Mosqueda, though, wasn't drinking any water. Unaccustomed to drinking while she ran and fearful that her stomach might reject the cold liquid, she took water into her mouth on occasion, but spit it out.

Finally, in the 24th mile, "it all caved in," Ryan said.

"When I got to 24, I was practically jogging," Mosqueda said. "And when Ditz passed me, I didn't even care. I wasn't in the race to win it, so I figured, 'Why fight it?' "

Her vision became blurred, she said, and she felt like she was going deaf. She alternated running backward and forward in the 25th and 26th miles because her thighs were burning.

She finished just four seconds ahead of Maria Trujillo.

"I couldn't even really stand," she said. "I felt awful. It took me a good 45 minutes to recuperate and become myself again. I felt like I was a zombie or something. I was really spaced out, like I was high or something. I was really delirious."

Still, she felt better than she had after completing her first marathon.

That was during her junior year in high school, the day after the Southern Section cross-country meet.

She entered the Rose Bowl Marathon, curious to see what "hitting the wall" was all about.

Her competitive instincts took over, and when she saw the leader near the end of the race, she took out after her and passed her. But then her legs gave out. She was passed and friends tried to help her along. Told that aiding a runner could disqualify her, her friends let her go and she staggered across the finish line in second place.

She was sick for a week.

"I don't really like running that far," she said. "The only reason I wanted to finish in L.A. was to accomplish something from last year. I didn't want to hear people say, 'Oh, she dropped out again.'

"My idea wasn't to win, and I'm glad it wasn't because if you go out and try to win, it's a lot of pressure."

Ryan didn't expect her to finish but wasn't surprised when she did.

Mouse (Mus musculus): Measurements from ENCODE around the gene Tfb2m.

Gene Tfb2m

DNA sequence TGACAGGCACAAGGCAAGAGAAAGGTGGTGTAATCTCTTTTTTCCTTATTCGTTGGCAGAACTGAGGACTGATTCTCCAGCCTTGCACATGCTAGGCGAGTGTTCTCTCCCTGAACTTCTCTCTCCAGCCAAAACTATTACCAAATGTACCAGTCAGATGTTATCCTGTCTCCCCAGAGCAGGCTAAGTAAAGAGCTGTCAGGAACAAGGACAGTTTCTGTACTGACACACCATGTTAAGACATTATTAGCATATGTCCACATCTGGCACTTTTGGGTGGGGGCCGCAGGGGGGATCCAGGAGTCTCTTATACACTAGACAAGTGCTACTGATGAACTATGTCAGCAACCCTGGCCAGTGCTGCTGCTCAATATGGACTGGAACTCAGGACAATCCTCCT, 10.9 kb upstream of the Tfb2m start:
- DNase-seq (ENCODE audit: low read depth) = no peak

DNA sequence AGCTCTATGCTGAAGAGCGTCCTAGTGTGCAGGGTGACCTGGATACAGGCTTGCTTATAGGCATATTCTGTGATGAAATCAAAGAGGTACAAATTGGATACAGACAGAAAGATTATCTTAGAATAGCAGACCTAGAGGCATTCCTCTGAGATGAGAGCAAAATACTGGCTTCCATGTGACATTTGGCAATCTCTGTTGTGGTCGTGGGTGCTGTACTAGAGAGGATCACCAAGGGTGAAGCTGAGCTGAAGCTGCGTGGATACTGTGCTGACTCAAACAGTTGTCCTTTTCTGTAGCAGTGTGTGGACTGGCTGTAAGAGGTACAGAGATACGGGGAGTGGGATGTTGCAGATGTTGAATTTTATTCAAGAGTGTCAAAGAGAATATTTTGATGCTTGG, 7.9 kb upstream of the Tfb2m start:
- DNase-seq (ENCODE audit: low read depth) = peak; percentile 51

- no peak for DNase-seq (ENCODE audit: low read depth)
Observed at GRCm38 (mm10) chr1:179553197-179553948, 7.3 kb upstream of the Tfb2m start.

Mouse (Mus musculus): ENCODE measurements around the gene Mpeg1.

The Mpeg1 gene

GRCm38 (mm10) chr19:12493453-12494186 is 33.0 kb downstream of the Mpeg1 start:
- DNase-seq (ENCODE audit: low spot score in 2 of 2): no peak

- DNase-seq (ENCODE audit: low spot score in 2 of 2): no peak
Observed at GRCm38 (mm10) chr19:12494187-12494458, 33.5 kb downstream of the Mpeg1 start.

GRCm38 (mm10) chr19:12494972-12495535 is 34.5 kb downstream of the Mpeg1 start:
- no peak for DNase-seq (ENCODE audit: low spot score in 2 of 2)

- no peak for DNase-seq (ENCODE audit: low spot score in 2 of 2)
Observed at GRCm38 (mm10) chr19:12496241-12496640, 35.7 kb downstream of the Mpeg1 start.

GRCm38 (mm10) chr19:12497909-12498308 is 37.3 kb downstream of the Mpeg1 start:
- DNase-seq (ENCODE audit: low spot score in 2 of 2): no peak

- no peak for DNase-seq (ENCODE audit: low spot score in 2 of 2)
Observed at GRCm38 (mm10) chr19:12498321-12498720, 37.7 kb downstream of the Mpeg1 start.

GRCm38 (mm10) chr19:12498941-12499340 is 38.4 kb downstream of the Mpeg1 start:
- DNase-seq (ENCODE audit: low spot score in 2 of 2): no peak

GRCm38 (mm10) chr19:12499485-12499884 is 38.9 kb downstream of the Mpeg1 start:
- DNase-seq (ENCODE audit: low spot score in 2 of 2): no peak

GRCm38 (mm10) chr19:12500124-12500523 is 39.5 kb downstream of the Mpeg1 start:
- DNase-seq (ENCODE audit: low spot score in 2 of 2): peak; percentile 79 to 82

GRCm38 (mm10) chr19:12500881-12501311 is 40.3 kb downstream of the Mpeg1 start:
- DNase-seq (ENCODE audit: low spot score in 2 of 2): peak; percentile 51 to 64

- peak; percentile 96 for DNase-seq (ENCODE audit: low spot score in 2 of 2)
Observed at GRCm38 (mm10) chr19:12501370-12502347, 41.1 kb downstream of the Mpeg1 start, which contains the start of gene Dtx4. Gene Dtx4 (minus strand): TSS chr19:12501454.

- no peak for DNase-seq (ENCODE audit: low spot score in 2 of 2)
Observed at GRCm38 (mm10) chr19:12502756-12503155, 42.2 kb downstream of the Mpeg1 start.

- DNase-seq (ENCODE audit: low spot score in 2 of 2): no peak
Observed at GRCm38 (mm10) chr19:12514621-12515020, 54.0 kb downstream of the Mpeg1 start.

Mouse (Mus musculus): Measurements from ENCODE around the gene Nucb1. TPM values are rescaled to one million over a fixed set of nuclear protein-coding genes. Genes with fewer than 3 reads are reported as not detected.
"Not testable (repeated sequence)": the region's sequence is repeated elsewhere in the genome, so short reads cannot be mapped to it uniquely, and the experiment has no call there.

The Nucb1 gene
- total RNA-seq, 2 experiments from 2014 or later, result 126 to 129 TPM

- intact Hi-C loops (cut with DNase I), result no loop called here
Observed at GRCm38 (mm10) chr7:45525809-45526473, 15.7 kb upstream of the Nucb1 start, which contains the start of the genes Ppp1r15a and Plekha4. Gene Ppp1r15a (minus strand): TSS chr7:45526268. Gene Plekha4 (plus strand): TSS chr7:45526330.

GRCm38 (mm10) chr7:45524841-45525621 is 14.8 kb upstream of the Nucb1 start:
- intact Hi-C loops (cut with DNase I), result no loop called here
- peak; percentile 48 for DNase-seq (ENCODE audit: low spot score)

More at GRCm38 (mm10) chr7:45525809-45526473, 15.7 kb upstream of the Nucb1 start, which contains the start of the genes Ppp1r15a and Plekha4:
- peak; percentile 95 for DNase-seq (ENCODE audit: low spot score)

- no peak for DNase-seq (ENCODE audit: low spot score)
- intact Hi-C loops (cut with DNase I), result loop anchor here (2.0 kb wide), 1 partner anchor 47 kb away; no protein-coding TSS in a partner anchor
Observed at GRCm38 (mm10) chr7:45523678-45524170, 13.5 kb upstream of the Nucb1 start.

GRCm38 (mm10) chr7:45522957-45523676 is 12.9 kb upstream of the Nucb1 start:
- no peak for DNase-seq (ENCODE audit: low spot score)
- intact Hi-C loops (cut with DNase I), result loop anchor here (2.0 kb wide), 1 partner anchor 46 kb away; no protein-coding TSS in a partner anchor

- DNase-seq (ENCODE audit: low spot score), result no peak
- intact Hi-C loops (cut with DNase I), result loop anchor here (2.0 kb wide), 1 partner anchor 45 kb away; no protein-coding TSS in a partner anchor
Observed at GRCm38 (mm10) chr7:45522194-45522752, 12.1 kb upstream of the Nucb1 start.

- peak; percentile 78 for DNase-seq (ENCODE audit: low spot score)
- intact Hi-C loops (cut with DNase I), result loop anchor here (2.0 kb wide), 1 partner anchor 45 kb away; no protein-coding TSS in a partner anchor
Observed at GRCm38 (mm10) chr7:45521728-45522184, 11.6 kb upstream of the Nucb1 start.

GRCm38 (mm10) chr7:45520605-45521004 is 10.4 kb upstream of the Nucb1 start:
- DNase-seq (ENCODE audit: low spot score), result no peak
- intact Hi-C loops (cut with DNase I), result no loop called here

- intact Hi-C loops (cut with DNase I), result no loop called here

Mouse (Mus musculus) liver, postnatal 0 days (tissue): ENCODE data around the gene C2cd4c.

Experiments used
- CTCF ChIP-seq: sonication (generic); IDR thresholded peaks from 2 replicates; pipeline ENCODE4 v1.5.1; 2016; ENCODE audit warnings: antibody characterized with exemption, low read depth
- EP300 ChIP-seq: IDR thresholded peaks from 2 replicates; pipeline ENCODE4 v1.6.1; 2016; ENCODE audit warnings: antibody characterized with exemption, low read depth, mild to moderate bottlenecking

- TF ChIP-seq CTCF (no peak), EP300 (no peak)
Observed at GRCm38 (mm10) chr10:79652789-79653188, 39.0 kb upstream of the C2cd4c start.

"She's a real competitive person and she's also real young," he said. "I'm sure that whereas a lot of people think it was great that she ran it, most coaches think, 'Who's the idiot who entered her in a marathon? And who's the idiot who put her in a marathon the day after she was in a track meet?'

"This isn't exactly what you call one of the great coaching decisions of all time. I'm sure my status in the coaching world hasn't gone up because of this."

Why did she finish?

"She just decided to," Ryan said. "You're dealing with somebody who's not controllable. You're dealing with somebody who's going to do what she wants to do.

"I guess I could have tackled her on the course."

Still a reluctant student, Mosqueda said she considered giving up her scholarship and accepting the $8,000 that was supposed to go to the runner-up. She declined when Ryan told her he wouldn't coach her if she quit school.

"He's a great coach," she said.

Mosqueda, who will have taken about a month off from competition before she runs in the 3,000 meters at the Stanford Invitational this Saturday, believes she has a chance to make the Olympic team next year, but she's not sure in which event. Her time of 15:52.5 in the 5,000 ranked 15th in the nation last year and her marathon time of 2 hours 37 minutes 46 seconds qualified her for the Olympic trial next April in Pittsburgh.

"You've got to be smart," she said. "You've got to pick the event that's the least crowded."

She and Ryan have talked about using the same strategy in the Olympic marathon trial that she used in Los Angeles the last two years.

"If I'm in good position, then I'll go ahead and finish and try to qualify," she said, looking ahead to the trial. "If I'm not, I'll drop out."

It couldn't hurt, Ryan said.

"On her long runs, she goes about 16 1/2 miles and she runs it really hard," he said. "She doesn't do that every week, but she'll do at least one of those every month, along with a couple of 13- or 14-milers.

"So she runs long runs very hard, and she's used to that as part of her training. And so, when you put her in a slightly longer race and she runs very hard, it's not like it's a big shock to her system. It's not something she hasn't approached before."